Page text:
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Rachel Cohen

Lorenzetti and Neighborhood

Frederick Project: Elegy

Lorenzetti, Fogg

Ambrogio Lorenzetti, The Crucifixion, ca. 1345, Harvard Art Museums, photos Rachel Cohen

This week, the week of Passover and Easter, is a strange one. I think of it as a place in the year where time folds over itself.

In our family, we observe Passover, the commemoration of the exodus. The story of enslavement and liberation told over and over down the generations. That story, the ritual of its retelling at a meal, is then the setting for the last supper, the prelude to an execution, and the foundation of the new testament, also celebrated in our family, by some devoutly, by others with colored eggs. Every year, a week where two religions show the knot that binds them together.

This morning when I woke up, I wanted to pay my respects to the dead.

It is April 7th, 2020. As of this morning, there were more than 300 dead in Illinois, more than 11,000 in the US, more than 78,000 in the world. Many of those people died yesterday and the day before. It is early for elegy.

In this morning’s news, several articles about racial disparities in the rates of illness and death. The Chicago Tribune reports that 68% of the people who have died in our community are those who have been treated as Black. “Black Chicagoans,” the newspaper says, “are dying at a rate nearly six times greater than white residents.” They lived on the south side, the west side, and were my neighbors, and my history teachers.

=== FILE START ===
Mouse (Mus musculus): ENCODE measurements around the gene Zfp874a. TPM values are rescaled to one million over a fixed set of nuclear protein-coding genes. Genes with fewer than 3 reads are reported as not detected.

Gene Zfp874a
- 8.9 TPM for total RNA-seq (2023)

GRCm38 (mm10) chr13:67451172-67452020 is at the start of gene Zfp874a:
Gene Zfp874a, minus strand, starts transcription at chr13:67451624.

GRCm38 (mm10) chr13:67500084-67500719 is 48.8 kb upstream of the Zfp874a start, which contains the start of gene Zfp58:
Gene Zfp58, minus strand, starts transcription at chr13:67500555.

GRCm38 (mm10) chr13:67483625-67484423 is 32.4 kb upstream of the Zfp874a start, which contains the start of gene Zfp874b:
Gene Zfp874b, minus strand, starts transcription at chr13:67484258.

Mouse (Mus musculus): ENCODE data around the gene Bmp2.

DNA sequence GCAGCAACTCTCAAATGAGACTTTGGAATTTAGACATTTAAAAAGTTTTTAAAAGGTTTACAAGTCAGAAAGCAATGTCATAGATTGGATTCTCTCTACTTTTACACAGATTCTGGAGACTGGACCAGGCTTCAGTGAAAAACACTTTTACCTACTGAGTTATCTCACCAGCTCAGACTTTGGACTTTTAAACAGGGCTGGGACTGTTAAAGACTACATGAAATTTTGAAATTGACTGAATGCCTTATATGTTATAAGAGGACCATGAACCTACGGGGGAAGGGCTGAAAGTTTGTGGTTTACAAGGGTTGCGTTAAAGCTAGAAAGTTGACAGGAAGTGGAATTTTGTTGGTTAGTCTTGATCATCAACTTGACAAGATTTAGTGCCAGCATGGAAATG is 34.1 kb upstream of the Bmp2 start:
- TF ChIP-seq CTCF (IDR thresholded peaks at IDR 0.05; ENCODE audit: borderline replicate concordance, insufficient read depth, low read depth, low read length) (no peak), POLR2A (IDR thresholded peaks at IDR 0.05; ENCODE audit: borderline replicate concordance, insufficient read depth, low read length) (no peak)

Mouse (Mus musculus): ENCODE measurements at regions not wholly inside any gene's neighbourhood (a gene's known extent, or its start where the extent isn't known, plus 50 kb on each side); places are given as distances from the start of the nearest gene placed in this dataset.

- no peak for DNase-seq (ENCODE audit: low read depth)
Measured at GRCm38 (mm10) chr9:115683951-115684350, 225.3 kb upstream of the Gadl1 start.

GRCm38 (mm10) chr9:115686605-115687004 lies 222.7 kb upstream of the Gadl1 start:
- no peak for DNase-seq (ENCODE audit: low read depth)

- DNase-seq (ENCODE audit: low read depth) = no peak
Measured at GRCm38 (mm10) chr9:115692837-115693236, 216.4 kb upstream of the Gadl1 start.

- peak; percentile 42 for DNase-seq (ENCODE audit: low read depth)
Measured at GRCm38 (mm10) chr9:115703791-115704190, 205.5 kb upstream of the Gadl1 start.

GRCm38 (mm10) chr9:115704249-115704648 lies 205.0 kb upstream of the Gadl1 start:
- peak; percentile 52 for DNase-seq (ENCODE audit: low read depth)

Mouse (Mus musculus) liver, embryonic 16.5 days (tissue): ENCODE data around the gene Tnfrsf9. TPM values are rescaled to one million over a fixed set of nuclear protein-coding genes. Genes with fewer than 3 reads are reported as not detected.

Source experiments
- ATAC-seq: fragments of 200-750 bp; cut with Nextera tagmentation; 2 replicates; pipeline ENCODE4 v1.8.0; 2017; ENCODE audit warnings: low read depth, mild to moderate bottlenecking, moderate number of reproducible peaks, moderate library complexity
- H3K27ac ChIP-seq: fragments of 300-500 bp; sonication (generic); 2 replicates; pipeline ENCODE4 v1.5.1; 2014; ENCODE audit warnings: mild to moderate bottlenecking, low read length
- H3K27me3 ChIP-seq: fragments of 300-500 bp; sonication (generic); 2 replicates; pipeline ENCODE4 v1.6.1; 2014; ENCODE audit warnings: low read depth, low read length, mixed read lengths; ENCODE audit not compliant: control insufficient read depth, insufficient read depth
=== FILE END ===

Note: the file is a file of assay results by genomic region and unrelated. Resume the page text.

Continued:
Our elected officials are quoted in the papers saying, rightly, that this is the result of generations of systemic racism and inequality. It is a week when history is compounding itself, and I would like to think about Lorenzetti.

Ambrogio Lorenzetti was an artist in Siena in the 14th century. He painted important frescoes in the Palazzo Pubblico called The Allegory of Good and Bad Government, which demonstrate how different every feature of life is, from the tilling of land to the way neighbors get along, under good government and bad government.

Two weeks ago, many of us watched or listened to the people of Siena singing together in the evening from balconies or behind shuttered windows, under lockdown.

Ambrogio Lorenzetti, like his brother Pietro Lorenzetti, who was also a painter, died of the Black Death in 1348 or 1349. These images are all from one of Ambrogio Lorenzetti’s late paintings, The Crucifixion, ca. 1345, which is at the Fogg Museum in Cambridge.

I got very interested in Sienese painting while I was writing a book about the art critic Bernard Berenson. Berenson was an early champion of the radical and lyrical late medieval Sienese work that was at first not especially popular among 19th century collectors; they preferred the more geometric departure from the middle ages that was effected in nearby Florence.

While I was thinking about Sienese painting, we were living in Cambridge, and I was astonished when I discovered that one of the great Lorenzettis was four blocks from our house.

I went often to visit this neighbor, an important history teacher, a delicate one.

The neighborhood is bannered and caparisoned in grief and bloodshed. We look in all different directions. The story folded over itself, is told again.